Online videos & sessions on Just Sanitation and gendered taboos launched
6 January 2022
Since July 2020, the DPU-hosted project OVERDUE “Tackling the sanitation taboo across urban Africa” has been exploring gendered experiences, norms, practices, and infrastructure related to human waste in African cities.
We are glad to announce that several OVERDUE audios, videos and recorded webinars are now online, hoping they will be useful to designers, activists, researchers and practitioners interested in supporting just sanitation pathways.
In September 2021, a workshop brought together institutions in Tanzania, Sierra Leone, Mozambique, DRC, Madagascar, Ivory Coast, Senegal, France, Denmark and the UK to reflect on the voicing just sanitation campaign and broaden the perspective on women’s sanitation experiences.
Four African feminist organisations, GEPALEF (Ivory Coast), SiMIRALENTA (Madagascar), CFCEM/GA (DRC) and OGDS (Senegal) followed-up on these discussions with the publication of a blog-post on “Toilets as seats of gender equality” and the production of four short films in Abidjan, Antananarivo, Bukavu and Saint Louis. These tackle body and toilet related taboos, women’s invisible domestic work in sanitation, the impacts of unadapted public facilities, as well as women’s aspirations as workers and stakeholders of urban sanitation systems.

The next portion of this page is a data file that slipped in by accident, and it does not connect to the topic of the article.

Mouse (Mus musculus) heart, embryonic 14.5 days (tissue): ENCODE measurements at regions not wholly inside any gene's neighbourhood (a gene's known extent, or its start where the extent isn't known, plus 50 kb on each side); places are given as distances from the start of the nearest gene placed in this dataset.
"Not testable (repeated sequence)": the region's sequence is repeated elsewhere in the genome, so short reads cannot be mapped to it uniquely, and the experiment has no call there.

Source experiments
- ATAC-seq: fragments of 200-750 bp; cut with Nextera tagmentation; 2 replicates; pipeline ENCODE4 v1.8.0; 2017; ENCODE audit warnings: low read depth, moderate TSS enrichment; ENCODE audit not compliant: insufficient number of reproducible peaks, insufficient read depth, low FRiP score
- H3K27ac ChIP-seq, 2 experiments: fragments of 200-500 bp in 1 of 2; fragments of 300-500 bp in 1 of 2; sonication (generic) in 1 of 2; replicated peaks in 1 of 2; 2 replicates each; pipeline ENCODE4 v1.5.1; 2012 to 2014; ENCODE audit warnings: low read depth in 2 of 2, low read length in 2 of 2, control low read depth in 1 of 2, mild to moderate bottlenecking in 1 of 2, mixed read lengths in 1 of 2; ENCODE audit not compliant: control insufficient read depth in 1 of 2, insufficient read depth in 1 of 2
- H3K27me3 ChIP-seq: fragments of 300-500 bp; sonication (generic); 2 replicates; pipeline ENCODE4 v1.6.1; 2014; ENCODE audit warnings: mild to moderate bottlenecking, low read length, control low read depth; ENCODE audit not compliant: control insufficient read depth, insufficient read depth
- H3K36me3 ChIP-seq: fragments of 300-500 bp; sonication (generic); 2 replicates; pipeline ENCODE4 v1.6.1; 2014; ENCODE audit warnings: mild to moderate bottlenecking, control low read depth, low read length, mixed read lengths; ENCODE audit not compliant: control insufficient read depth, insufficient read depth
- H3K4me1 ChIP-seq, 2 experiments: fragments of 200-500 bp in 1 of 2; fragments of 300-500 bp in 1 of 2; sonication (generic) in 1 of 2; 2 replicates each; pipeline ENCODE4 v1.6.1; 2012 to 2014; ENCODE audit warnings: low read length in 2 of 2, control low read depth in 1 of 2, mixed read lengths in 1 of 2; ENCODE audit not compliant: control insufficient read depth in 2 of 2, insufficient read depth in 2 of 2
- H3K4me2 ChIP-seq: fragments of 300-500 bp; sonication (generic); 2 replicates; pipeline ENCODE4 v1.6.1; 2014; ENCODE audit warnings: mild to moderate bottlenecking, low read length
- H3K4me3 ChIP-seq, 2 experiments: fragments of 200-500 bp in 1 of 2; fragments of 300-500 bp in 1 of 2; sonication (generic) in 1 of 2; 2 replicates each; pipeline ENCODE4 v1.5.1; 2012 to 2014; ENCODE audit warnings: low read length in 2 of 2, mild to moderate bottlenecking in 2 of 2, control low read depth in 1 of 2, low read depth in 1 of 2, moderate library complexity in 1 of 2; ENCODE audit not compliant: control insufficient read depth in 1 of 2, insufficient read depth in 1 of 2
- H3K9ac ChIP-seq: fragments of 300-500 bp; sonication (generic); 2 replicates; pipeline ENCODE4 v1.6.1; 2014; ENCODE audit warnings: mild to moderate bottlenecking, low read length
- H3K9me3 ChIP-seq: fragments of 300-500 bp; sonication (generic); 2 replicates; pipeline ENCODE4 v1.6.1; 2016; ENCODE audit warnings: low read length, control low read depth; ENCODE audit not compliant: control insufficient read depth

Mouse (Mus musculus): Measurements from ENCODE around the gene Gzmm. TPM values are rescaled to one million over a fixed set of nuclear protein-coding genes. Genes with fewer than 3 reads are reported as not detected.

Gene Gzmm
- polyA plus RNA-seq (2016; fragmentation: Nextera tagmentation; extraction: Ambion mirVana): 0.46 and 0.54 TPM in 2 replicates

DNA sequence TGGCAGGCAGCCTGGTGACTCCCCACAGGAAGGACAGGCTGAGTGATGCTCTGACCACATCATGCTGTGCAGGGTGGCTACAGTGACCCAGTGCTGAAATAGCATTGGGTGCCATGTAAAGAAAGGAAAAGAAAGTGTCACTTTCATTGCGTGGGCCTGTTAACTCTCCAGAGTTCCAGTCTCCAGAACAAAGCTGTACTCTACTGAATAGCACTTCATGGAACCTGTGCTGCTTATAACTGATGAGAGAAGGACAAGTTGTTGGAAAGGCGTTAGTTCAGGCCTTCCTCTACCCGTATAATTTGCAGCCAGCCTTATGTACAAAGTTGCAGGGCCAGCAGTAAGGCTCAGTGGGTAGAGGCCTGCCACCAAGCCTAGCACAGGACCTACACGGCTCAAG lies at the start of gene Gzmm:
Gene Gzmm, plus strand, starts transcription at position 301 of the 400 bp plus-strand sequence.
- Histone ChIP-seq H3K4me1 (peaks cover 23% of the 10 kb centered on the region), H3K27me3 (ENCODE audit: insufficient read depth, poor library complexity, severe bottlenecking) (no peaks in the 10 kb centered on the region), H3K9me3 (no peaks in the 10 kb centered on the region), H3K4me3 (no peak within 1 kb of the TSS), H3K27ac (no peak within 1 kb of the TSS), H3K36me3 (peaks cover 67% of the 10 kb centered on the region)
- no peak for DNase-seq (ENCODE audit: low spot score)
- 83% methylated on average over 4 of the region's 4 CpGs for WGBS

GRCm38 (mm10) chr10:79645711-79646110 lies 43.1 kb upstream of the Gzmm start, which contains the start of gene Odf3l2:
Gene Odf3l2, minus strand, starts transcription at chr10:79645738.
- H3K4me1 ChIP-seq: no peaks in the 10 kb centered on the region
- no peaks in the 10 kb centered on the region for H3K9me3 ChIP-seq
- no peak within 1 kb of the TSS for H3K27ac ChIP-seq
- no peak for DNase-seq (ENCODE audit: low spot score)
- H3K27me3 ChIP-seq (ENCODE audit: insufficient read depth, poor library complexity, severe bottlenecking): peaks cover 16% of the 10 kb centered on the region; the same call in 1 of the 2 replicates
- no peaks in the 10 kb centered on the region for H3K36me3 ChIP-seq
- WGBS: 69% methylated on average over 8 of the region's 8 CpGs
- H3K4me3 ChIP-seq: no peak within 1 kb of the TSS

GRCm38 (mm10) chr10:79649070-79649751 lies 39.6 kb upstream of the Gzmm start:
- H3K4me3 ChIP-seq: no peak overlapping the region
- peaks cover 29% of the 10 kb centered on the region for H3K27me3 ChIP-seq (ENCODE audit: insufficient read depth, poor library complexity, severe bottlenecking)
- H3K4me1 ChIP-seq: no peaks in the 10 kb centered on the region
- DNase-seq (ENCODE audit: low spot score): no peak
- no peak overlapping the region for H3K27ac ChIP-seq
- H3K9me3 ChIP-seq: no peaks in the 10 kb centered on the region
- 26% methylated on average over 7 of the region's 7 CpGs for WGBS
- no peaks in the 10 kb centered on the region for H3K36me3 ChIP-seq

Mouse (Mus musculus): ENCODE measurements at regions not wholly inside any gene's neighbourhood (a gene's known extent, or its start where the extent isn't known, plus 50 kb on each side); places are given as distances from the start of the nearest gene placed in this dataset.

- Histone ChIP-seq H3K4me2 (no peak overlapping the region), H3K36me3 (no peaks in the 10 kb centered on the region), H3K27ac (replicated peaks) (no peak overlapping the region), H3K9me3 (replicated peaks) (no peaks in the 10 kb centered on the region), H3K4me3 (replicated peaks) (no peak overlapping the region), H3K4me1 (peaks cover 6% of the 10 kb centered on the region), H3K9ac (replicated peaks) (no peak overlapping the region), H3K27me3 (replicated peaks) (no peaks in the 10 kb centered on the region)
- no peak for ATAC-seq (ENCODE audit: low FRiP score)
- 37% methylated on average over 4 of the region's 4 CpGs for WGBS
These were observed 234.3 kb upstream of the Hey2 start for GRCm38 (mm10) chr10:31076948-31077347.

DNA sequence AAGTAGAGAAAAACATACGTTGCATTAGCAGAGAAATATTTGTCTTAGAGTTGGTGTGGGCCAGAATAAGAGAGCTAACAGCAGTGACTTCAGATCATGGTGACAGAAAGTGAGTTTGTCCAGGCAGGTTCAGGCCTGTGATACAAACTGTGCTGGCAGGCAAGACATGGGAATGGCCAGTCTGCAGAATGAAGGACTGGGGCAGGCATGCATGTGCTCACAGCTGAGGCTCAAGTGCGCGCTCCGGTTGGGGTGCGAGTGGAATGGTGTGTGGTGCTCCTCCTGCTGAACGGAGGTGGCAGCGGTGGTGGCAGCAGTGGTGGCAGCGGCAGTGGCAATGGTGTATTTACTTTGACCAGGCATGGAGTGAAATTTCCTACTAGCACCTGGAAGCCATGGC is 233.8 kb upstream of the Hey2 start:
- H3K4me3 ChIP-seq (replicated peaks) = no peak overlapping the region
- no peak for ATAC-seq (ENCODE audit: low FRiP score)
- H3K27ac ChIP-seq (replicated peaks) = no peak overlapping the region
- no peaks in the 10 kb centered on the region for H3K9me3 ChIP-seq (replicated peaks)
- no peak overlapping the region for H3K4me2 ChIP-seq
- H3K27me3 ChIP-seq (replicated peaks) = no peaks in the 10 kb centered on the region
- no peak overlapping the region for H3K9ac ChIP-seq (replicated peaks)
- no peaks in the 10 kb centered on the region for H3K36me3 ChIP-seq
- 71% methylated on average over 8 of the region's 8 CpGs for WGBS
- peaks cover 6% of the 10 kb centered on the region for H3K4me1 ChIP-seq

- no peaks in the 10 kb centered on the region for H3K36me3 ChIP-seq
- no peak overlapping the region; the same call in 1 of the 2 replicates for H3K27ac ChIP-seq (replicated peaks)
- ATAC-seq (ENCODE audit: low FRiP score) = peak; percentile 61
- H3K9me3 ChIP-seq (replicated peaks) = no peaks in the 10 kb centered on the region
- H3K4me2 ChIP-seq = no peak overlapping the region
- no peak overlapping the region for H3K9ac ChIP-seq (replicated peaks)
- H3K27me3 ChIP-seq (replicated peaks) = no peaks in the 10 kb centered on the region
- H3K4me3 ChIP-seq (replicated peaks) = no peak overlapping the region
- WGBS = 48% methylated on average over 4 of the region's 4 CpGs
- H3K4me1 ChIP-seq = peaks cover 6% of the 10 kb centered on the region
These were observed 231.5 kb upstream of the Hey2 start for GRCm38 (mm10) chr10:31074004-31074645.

The four 10-minute films were presented during a public webinar on November 12 2021, and discussed by researchers and experts from Brazil, India, Sierra Leone, Mozambique and Tanzania.
To broaden engagements, and especially contribute to the discussions on sanitation work and workers, the OVERDUE team further joined the Sanitation Workers Forum, from 29 November to 3rd December 2021. The 3 short videos can be accessed online: Festo D Makoba (CCI Tanzania) presented reflections on building networks of sanitation workers, Angèle Koué (GEPALEF Ivory Coast), Jeannine Bola Ramarokoto (SiMIRALENTA, Madagascar) and Mina Rakotoarindrasata (Genre en Action, Madagascar) discussed the role of women in the formal sanitation sector, and Ndéye Penda Diouf (OGDS) brought to the fore women’s invisible sanitation work.
All these elements echo the UN Special Rapporteur videos on why we should care about toilets, and are resources we will build on and enrich as we continue our journey towards sanitation justice. To know more and join the conversation, check out OVERDUE’s website or twitter account @Just_OVERDUE.